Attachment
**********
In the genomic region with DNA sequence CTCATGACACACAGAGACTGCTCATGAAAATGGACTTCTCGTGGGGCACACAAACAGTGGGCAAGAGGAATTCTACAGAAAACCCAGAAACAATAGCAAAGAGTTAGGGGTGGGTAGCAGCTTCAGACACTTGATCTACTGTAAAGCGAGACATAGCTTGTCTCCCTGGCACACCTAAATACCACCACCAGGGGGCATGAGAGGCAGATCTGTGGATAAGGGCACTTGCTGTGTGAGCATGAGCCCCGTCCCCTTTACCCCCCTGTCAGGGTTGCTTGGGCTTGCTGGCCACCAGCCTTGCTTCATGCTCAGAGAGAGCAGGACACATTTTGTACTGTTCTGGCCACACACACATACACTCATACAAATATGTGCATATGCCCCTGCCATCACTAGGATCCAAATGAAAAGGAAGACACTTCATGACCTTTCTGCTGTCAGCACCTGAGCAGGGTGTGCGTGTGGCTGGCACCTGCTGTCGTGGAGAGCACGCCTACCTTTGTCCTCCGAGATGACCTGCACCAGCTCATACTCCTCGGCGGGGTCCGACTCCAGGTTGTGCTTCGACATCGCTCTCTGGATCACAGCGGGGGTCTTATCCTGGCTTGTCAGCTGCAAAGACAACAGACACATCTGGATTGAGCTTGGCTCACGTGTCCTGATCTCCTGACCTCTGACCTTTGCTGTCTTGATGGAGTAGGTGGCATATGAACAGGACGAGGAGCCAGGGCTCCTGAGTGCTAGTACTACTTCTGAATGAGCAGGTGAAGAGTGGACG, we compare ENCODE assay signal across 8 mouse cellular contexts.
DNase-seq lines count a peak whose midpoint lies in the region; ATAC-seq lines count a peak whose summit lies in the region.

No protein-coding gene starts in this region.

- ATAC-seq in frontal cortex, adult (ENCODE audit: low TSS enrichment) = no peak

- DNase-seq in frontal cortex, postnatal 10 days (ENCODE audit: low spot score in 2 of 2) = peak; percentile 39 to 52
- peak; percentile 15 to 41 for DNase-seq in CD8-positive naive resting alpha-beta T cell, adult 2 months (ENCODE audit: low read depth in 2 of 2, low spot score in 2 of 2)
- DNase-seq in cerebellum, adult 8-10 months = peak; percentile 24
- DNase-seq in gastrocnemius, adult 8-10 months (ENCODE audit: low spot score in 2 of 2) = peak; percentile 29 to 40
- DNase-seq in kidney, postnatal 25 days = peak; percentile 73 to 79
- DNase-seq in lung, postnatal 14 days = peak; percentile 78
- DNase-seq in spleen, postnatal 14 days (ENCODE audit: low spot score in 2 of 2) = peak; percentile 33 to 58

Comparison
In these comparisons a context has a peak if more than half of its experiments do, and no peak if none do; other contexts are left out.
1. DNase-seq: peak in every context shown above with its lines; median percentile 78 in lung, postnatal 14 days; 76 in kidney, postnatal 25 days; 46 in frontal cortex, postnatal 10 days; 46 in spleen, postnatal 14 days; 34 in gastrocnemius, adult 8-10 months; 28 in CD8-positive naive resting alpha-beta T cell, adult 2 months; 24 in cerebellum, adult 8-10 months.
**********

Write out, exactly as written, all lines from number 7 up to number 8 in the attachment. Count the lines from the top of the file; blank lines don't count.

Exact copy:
- DNase-seq in cerebellum, adult 8-10 months = peak; percentile 24
- DNase-seq in gastrocnemius, adult 8-10 months (ENCODE audit: low spot score in 2 of 2) = peak; percentile 29 to 40